It's more than we can get into here but essentially it all comes down to stacked logic operations. Add some storage to save lockout info and perhaps a CPU (or share clock cycles with a reasonable CPU that does other stuff) and it could be possible.

everything currently fits in our flat phones, why couldn't a handful of crucial parts fit in the case of an RD?

Depending on features and options, some of us may very well be willing to pay $1000.

Decent auto-lockout rules and logic could be hard-coded instead of programmed into a multi-purpose CPU and it could likely be even faster if running native code. What does 32 GB cost these days?
 

KnightHawk

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If we are talking about a method of auto-lockouts with a reasonable portion of those capabilities, I do think it's possible.

It's more than we can get into here but essentially it all comes down to stacked logic operations. Add some storage to save lockout info and perhaps a CPU (or share clock cycles with a reasonable CPU that does other stuff) and it could be possible.

everything currently fits in our flat phones, why couldn't a handful of crucial parts fit in the case of an RD?

Depending on features and options, some of us may very well be willing to pay $1000.

Decent auto-lockout rules and logic could be hard-coded instead of programmed into a multi-purpose CPU and it could likely be even faster if running native code. What does 32 GB cost these days?
With the 1:1 feature, that's a lot to ask for and expect from a radar detector company. Storage is not a problem. It is processing the information, programming, components needed to complete the task that are not easy to do and cost more that storage itself. It is easy for us to say it but is hard to implement on a product. Would you think that the current software/hardware of the R7 is capable of doing what you want Uniden to do? I don't think so. Those features mentioned however are great ideas.
I don't believe you understand the 1:1 signal relationship thing well enough in that scenario. It would have to be the same frequency, nearly the same strength, and there's a directional component too. This is different than a simple 24.116 signal can replace a 24.116 signal. If the signal is stronger than it was in previous passes it will alert as well.
 
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BlueV1

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Embedded instructions are everywhere today. I don't think it would be a stretch.

If we keep saying that it's too hard for detector manufacturers to provide improvements like this, they aren't going to rise to the level where they should be. Almost all of the built-in lockout methods are very simple. It appears that they are afterthoughts.
We are seeing claims from Radenso that seem to support this assertion.

No, I don't think the R7 can do this and that's a shame for an MSRP of $599.

BTW, I checked on my JBV1 storage usage. This is interesting. The entire app, and all of my data consumes less than 64 MB. Surely 4 GB would be enough.

Perhaps we need a lockout theory thread where we can get more in-depth.
 

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DC Fluid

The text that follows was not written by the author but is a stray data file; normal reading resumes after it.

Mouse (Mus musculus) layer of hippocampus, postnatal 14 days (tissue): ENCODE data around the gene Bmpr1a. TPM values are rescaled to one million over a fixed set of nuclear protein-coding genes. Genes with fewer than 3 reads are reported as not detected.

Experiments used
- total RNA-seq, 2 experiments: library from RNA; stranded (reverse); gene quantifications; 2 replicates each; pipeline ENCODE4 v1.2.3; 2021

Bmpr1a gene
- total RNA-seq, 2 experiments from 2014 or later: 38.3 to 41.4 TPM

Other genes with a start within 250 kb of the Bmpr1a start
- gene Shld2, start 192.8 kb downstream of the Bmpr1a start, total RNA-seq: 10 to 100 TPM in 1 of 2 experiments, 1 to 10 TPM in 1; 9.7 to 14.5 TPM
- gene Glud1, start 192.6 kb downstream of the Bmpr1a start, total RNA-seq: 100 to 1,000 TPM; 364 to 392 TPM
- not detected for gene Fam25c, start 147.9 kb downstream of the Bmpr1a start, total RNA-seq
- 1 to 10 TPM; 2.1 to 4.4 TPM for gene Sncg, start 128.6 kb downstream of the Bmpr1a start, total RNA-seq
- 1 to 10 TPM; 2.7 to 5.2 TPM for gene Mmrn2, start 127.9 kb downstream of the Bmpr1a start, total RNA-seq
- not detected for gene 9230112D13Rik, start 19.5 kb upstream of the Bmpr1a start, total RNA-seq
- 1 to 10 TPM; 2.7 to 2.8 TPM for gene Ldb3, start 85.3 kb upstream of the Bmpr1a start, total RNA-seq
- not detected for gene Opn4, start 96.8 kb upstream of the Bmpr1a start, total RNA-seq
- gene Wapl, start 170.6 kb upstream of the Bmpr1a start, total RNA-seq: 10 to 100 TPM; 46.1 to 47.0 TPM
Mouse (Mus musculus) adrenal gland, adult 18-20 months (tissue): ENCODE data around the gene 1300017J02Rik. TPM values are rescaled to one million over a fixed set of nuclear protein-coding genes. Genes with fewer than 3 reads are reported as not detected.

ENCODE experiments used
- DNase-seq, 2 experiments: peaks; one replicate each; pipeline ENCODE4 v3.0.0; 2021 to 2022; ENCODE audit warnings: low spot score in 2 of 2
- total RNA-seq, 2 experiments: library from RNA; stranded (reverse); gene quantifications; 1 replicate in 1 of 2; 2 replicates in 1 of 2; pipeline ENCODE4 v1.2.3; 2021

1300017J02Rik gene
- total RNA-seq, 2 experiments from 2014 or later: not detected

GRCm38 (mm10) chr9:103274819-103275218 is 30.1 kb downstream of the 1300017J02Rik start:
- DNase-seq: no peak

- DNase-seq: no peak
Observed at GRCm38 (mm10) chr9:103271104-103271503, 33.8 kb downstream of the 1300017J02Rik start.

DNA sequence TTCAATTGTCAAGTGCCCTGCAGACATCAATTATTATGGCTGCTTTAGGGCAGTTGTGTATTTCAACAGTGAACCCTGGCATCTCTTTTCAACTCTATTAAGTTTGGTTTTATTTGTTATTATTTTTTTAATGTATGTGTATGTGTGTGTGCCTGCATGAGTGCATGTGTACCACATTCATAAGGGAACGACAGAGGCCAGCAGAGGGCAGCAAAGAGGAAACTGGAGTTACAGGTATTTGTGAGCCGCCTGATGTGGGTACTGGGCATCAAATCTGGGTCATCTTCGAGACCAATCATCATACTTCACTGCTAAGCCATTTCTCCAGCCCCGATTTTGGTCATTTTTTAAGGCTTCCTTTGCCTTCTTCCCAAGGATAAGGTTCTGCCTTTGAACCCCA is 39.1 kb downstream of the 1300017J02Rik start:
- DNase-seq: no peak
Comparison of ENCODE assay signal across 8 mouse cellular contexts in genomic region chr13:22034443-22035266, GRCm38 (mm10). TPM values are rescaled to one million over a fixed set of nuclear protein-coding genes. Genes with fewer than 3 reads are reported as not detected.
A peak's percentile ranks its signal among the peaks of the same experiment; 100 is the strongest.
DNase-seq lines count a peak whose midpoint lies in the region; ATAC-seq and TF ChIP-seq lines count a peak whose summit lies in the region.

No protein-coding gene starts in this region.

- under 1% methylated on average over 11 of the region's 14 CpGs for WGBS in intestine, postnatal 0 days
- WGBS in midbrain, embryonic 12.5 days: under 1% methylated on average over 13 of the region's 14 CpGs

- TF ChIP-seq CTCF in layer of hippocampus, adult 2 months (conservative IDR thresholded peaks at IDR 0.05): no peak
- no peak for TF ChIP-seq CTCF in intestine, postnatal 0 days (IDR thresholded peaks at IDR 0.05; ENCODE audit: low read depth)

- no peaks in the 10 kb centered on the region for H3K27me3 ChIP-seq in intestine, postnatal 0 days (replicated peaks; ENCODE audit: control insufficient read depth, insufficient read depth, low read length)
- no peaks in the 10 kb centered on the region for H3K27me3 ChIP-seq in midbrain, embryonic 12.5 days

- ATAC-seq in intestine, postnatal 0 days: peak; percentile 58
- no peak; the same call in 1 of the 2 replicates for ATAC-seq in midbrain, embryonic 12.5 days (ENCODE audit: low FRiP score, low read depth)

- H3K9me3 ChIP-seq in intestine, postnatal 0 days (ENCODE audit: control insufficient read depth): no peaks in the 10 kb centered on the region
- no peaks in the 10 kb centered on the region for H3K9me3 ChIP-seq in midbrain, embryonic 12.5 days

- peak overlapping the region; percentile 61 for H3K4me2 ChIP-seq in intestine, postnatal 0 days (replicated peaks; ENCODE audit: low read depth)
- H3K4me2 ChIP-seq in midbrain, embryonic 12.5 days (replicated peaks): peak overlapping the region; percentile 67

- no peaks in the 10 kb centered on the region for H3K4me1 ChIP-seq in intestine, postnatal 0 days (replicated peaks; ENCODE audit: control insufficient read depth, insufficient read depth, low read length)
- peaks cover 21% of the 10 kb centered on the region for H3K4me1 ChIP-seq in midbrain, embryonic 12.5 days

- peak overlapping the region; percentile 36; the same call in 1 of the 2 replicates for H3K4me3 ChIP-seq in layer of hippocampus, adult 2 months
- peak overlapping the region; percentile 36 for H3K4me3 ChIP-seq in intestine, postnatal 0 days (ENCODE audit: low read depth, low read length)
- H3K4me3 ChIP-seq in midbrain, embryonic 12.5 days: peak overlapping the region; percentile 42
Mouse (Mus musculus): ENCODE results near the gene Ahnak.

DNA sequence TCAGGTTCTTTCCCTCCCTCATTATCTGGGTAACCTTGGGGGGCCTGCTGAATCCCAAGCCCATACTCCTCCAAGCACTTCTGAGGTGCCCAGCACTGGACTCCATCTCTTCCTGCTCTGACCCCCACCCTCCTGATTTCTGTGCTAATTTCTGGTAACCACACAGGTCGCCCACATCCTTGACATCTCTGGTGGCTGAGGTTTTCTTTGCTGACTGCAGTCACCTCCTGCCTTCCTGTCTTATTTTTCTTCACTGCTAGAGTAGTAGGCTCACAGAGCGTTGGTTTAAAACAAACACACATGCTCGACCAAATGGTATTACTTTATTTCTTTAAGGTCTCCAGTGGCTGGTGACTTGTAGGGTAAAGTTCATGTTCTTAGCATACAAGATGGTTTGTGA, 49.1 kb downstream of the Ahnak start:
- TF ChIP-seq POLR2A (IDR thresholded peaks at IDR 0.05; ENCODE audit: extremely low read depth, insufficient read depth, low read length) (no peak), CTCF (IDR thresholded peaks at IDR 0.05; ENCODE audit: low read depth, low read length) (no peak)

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What we need is Bluetooth connectivity of a stand alone RD that connects to OEM dashboard displays, with its manufacturer supplied app, so you can totally hide the detector from view, and control the device and extra features right from the automobile dashboard.
No auxiliary phone devices.
This helps comply with all hands free legislation and gives mega real estate to screen display/controls.
Imagine 3" arrows on your 10" display.....
Please move this to the fantasy thread.
 

KnightHawk

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Embedded instructions are everywhere today. I don't think it would be a stretch.

If we keep saying that it's too hard for detector manufacturers to provide improvements like this, they aren't going to rise to the level where they should be. Almost all of the built-in lockout methods are very simple. It appears that they are afterthoughts.
We are seeing claims from Radenso that seem to support this assertion.

No, I don't think the R7 can do this and that's a shame for an MSRP of $599.

BTW, I checked on my JBV1 storage usage. This is interesting. The entire app, and all of my data consumes less than 64 MB. Surely 4 GB would be enough.

Perhaps we need a lockout theory thread where we can get more in-depth.
Possibly in the future. But what I am saying is that, we need not to expect sooo much, tooo much or being unrealistic of what the current software/hardware of the R7 can do right now. At this point, there are limitations as to what Uniden can do with the R7's features with it's current platform.

Best thing that Uniden can do in the future as DC Fluid stated is to add BT connectivity to do the other functions without sacrificing too much hardware/software changes.
 

BlueV1

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Perhaps like I suggested this alone would make a good Lockout Theory thread.
I truly don't see how hard it would be for any manufacturer to do a better job at handling lockouts.
Uniden makes scanners that have a bunch more "logic" functions in them that their RDs do.

Keep in mind, everything JBV1 does was put in there by one guy with a day job.
 

larrymz3

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Still nothing! If no auto lockouts how about at least fixing MRCD which is basically worthless? Maybe clean up some of the issues identified in the bugs thread?